MIECHV Innovation Awards Combined NOFO Frequently Asked Questions (FAQs)

Funding and Eligibility

How much total funding is available for FY 2022 MIECHV Innovation Award grants?

In FY 2022, approximately $22 million is available for approximately 11 eligible entities to develop, implement, and evaluate innovations that leverage new technology and data strategies to improve the delivery of voluntary early childhood home visiting services to eligible families.

Who is eligible to apply for the FY 2022 MIECHV Innovation Award grants?

Track One: Eligible recipients include all states and six territories and jurisdictions serving the District of Columbia, Puerto Rico, Guam, the U.S. Virgin Islands, the Commonwealth of the Northern Mariana Islands, and American Samoa. Nonprofit organizations receiving MIECHV Program - Formula funding in FY 2021 are also eligible to apply if the state for which they were funded to provide MIECHV services in FY 2021 does not apply.

Track Two: Eligible recipients include only MIECHV recipients as of the time of the American Rescue Plan’s enactment (March 11, 2021).

How much can eligible entities request?

Single applicants may apply for up to $2 million.

Applicants proposing a collaboration amongst two or more eligible entities may apply for up to $4 million. For applicants proposing to collaborate, the entity authorizing the application is the lead entity responsible for the programmatic and fiscal oversight of the award. Additionally, applicants must ensure that the necessary relationships, legal agreements, and infrastructure are already in place at the time of application across recipients to facilitate effective partnerships, if submitting a proposal reflecting a collaboration.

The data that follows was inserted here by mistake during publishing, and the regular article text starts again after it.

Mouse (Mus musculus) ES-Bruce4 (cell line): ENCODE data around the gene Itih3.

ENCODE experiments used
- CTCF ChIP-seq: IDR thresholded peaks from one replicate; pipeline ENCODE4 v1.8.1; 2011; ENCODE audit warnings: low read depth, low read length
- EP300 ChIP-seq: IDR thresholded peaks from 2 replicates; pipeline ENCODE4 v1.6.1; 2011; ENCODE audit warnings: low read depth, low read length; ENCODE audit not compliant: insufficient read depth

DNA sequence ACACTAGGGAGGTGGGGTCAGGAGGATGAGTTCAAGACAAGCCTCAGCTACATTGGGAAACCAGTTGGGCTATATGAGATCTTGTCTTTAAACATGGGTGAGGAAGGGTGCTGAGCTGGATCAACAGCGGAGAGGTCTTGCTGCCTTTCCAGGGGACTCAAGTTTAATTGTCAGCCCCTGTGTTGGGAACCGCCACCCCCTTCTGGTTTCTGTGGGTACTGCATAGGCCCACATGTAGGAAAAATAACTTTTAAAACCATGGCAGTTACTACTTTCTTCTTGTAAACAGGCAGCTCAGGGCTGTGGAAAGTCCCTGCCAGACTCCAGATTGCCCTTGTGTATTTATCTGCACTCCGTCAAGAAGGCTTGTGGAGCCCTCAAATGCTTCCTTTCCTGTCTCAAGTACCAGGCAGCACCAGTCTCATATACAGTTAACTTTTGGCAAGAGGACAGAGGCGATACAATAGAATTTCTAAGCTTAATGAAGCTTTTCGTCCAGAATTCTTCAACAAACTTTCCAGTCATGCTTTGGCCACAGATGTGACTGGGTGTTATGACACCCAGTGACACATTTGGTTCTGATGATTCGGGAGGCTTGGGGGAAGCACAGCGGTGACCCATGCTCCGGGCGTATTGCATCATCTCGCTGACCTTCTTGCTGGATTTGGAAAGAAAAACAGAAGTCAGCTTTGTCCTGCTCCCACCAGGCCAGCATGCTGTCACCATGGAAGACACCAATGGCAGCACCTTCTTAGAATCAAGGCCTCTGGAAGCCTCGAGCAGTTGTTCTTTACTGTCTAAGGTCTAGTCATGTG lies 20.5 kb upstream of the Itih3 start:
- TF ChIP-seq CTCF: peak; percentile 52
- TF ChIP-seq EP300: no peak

Award ceilings are for the entire project/budget period (March 1, 2022 – September 30, 2024).

When will awards be issued?

HRSA expects to issue Notices of Award prior to the project period start date of March 1, 2022.

What is the period of performance?

The period of performance extends from March 1, 2022 to September 30, 2024.

Application Submission

Where can I obtain a copy of the FY 2022 MIECHV Innovation NOFO (HRSA-22-089 and HRSA-22-102)?

Applicants can log into Grants.gov to download a PDF of the NOFO from the Workspace.

How do I submit my application?

HRSA requires applicants to submit their application electronically through Grants.gov using the SF-424 Workspace application package associated with this NOFO. Please follow these instructions to submit your application.

When are applications due?

The application deadline is November 26, 2021 at 11:59 p.m. Eastern Time. HRSA suggests submitting applications to Grants.gov at least 3 days before the deadline to allow for any unforeseen circumstances. Applications must be complete, within the specified page limit, and validated by Grants.gov under the correct funding opportunity number (HRSA-21-089 and/or HRSA-22-102) prior to the deadline to be considered under this notice.

What is the activity code for this grant award?

The activity code for HRSA-22-089, or Track One, is UH4.